Franchisees – acquiring a franchise business and some key considerations
If you are looking to start a business, rather than starting a new business from scratch it may be best for you to buy into an established franchise business.
In this article we will set out some of the main advantages and disadvantages of acquiring a franchise business and certain legal matters you should consider carefully for before entering into a Franchise Agreement with a Franchisor.
Advantages of acquiring a franchising business:
Some of the main reasons for acquiring a franchise business over starting up your own business from scratch are as follows:
- Established business and known brand – One of the main advantages is operating your business under an already established business name, with operating techniques, know-how and systems already in place. This should mean (in theory) there is less work and costs involved in trying to establish and build on the brand of the business.
- Business support and security - Franchises offer the advantage of a support and security system, with Franchisors often offering training schemes and support with matters such as sales, marketing and the management of accounts. However, such assistance is likely to come at a cost to you as part of the fees payable by you to the Franchisor under the Franchise Agreement.
- Commercial relationships – You can also take advantage of the commercial relationships already established by the Franchisor under a franchise arrangement, including relationships with suppliers and marketing teams, giving you more time to concentrate on managing the business.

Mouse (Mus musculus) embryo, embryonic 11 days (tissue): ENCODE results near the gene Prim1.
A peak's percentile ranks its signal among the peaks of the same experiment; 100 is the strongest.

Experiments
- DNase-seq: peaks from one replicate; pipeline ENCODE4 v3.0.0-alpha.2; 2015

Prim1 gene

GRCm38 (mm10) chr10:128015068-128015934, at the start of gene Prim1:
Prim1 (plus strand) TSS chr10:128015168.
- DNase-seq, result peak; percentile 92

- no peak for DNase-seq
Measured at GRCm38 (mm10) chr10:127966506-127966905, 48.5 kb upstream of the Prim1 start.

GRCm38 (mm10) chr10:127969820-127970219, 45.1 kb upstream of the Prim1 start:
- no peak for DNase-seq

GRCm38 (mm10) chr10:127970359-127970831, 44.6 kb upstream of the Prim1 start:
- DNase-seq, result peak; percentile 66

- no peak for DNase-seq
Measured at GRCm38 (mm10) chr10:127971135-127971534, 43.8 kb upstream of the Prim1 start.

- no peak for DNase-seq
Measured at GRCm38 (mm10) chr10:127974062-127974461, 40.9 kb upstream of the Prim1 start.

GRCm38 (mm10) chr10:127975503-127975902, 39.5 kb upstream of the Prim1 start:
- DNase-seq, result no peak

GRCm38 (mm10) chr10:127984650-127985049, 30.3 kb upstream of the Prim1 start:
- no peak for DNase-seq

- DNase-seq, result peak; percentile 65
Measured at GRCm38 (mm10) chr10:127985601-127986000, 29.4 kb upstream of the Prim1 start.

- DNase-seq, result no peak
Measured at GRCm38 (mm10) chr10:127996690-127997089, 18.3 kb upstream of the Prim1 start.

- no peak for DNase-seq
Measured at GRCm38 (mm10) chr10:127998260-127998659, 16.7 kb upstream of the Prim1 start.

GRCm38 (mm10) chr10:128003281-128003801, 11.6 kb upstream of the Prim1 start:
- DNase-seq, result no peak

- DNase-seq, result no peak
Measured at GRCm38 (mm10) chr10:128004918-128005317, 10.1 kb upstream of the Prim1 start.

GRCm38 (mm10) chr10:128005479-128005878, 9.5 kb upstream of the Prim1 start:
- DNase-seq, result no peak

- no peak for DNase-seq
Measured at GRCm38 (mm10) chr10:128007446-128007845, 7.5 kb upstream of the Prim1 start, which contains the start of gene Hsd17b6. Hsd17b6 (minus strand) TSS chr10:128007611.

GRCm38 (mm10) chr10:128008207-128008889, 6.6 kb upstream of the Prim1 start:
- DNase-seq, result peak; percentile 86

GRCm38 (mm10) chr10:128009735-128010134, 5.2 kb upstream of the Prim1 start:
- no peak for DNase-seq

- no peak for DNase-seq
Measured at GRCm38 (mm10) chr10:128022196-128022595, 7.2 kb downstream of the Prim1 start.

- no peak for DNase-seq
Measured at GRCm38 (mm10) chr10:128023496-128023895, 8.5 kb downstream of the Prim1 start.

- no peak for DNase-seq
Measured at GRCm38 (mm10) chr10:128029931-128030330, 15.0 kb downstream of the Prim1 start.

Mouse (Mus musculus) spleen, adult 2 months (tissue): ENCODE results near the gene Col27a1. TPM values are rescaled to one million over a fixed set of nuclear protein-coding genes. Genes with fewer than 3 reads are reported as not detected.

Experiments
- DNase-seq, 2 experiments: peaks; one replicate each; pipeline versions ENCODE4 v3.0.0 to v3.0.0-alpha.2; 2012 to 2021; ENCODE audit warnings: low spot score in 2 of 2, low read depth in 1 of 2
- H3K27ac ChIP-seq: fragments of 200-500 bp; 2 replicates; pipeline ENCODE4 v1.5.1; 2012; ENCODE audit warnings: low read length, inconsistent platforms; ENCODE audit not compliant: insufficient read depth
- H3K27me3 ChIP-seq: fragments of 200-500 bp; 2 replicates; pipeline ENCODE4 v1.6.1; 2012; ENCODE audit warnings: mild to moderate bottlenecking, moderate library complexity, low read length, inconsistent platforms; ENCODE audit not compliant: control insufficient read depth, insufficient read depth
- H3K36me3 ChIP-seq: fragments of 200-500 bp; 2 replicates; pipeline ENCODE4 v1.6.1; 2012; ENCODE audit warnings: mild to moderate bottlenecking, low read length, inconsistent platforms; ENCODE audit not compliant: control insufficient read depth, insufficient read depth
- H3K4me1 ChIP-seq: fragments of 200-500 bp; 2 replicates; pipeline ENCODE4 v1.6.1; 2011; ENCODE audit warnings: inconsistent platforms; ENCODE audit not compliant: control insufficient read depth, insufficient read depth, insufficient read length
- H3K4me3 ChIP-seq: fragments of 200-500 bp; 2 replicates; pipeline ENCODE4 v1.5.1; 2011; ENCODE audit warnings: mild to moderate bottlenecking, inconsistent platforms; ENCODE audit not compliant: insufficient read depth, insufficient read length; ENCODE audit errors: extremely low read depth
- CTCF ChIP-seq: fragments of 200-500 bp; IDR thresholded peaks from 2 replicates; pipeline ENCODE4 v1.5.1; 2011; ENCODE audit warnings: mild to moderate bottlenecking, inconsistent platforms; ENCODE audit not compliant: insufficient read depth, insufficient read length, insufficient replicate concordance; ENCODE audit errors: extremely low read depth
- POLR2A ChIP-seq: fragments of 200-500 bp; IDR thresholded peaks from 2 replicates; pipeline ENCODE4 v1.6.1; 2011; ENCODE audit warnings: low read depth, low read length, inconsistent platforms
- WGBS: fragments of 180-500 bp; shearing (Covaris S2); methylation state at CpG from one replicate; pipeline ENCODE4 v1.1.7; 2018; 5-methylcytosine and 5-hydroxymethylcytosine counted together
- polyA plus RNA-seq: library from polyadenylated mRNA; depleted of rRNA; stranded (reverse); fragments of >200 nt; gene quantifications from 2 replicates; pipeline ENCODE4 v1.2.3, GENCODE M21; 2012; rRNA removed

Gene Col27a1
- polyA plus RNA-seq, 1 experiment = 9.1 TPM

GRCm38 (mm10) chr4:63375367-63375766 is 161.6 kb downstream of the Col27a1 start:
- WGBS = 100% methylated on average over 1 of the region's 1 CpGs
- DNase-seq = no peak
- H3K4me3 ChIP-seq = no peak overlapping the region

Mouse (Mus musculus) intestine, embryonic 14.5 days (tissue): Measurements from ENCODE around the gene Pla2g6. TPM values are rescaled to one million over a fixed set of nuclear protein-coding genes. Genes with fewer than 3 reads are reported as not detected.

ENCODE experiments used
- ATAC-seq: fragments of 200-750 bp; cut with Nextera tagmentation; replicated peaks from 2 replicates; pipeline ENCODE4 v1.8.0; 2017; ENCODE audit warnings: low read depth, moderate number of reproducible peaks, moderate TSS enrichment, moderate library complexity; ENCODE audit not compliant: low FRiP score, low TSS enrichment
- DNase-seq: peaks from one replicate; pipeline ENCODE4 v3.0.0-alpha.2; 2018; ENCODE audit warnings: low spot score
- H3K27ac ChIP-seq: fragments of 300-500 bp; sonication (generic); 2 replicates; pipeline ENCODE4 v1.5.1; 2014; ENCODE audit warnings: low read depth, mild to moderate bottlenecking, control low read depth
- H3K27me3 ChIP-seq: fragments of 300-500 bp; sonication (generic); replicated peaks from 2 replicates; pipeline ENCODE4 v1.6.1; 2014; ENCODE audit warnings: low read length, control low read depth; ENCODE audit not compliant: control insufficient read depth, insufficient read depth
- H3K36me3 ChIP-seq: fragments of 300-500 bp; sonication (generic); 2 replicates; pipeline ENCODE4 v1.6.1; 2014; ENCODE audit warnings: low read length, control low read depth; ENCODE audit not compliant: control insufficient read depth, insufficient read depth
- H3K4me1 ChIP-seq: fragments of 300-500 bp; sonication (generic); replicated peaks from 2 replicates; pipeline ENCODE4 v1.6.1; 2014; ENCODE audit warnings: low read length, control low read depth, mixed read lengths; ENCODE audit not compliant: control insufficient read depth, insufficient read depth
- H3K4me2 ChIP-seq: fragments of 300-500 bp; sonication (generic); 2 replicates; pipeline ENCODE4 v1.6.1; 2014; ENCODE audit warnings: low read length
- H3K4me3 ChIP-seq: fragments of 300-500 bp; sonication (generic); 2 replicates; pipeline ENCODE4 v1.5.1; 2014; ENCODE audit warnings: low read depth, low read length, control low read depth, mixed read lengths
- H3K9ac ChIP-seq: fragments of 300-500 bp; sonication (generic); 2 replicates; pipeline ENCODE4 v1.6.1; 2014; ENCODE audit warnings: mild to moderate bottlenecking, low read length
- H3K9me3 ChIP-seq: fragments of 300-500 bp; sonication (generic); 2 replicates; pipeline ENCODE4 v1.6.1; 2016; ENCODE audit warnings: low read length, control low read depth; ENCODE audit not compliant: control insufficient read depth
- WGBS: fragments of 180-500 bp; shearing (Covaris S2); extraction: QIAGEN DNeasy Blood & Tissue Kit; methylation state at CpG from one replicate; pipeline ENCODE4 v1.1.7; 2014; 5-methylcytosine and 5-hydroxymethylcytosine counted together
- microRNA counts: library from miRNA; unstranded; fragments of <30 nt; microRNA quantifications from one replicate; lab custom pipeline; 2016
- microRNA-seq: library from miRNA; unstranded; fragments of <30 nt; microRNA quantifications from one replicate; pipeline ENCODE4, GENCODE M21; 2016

Disadvantages of acquiring a franchise business:
Some of the main reasons for not acquiring a franchise business over starting up your own business from scratch are as follows:
- Lack of control – Under a franchise arrangement a Franchisee will have no (or little) control of the business and how it is run under the terms of the Franchise Agreement. This also usually includes being tied down in using specified pre-approved suppliers by the Franchisor, which may not always be the cheapest suppliers to use.
- Risks from other Franchisees – If you will not be the sole Franchisee under the franchise arrangement, then there is the risk that other Franchisees might damage the reputation of your business if they did something to damage the reputation of the brand, which could have a knock on effect on your own business.
- Franchise costs – A Franchisee will often be expected to pay an initial cost to buy into the franchise business and then as part of the continuing franchise arrangement they will be paying continuous and recurring fees for the support and training provided by the Franchisor and usually a form of royalty for the income or profit generated by the franchise business. These are costs and expenses you would not incur if setting up your own business from scratch.
- Difficulties exiting franchise business - Selling a franchise business can be more problematic than selling your own business as any buyer will be bound by the terms that have been negotiated with the Franchisor when a franchise was granted and a Franchisor is likely to want to have the right to approve the buyer of your franchise business before the sale may proceed.